Fine Print: Here's What Superintendent Cerf’s Three-Year Contract Says

No bonuses: The pay stays the same each year, and there are no provisions for performance pay -- something that has become standard practice in state-run districts. In fact, it was Cerf who started that practice as commissioner, but a spokesman for current commissioner David Hespe said Cerf himself opted against them for himself.

No renewals, either: Under the deal, Cerf is all but guaranteed to be paid at least part of all three years, no matter what happens with local control. Even if he leaves after one year, the severance entitles him to three months pay for any remaining years, along with unused vacation days.

Delay in release: “The material terms were finalized by the effective date of the contract, and the delay in releasing was due to continuing discussions about the nonsubstantive provisions and final execution of the contract,” said department spokesman David Saenz.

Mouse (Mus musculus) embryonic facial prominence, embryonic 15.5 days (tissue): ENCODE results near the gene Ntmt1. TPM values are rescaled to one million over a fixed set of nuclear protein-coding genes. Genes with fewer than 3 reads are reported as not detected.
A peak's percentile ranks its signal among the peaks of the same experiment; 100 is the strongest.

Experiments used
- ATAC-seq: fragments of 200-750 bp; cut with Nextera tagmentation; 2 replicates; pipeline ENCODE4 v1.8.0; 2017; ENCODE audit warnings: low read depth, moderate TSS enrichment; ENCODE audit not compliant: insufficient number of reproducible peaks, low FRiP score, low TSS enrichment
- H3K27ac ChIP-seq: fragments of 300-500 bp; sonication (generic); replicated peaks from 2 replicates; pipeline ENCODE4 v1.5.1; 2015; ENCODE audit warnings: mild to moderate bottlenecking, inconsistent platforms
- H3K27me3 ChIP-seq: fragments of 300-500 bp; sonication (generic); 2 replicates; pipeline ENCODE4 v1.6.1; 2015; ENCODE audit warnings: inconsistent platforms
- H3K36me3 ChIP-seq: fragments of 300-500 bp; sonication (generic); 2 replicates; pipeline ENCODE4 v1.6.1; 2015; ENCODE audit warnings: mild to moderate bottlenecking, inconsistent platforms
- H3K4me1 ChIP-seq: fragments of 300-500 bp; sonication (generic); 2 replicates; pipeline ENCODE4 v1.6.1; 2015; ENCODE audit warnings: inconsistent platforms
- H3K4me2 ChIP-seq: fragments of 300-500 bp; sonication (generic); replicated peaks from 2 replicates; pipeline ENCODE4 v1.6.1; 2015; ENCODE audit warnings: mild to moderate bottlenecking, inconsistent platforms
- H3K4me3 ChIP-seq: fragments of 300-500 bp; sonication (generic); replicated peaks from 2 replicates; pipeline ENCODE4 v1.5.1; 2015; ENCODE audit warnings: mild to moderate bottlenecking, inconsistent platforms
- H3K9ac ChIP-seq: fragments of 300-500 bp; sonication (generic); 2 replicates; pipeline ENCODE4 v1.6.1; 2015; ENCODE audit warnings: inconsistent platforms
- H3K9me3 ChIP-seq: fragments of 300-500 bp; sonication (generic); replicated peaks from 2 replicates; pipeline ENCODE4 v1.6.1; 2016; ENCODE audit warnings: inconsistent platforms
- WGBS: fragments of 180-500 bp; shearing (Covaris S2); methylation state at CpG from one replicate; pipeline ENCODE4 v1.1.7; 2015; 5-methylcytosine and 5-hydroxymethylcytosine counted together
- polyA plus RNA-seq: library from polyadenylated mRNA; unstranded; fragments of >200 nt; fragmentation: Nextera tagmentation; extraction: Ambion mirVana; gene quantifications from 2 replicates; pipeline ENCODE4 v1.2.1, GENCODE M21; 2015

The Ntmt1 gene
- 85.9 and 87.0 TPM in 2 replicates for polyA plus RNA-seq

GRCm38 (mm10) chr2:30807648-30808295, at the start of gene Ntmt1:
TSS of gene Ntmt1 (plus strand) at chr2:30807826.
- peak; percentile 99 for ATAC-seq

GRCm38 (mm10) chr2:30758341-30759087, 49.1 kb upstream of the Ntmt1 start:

90-day notice clause: The contract includes a provision that Cerf may resign with 90-days notice to the state, or that the commissioner may remove him with the same 90-day notice. It is not unusual contract language, but it was what won Anderson an extra three months pay after she left office. She is technically now on administrative leave.

Local-control clause: As with Anderson’s contract, Cerf’s agreement includes a provision that says it may be “modified” if the state cedes all control of the district, with the transition subject to approval of state commissioner Hespe.

Until then: There is no question that Cerf retains key authority as long as the state controls the district, including the right to recommend the commissioner veto “any local [advisory] board vote on any matter.”

Do you like this post?

Be the first to comment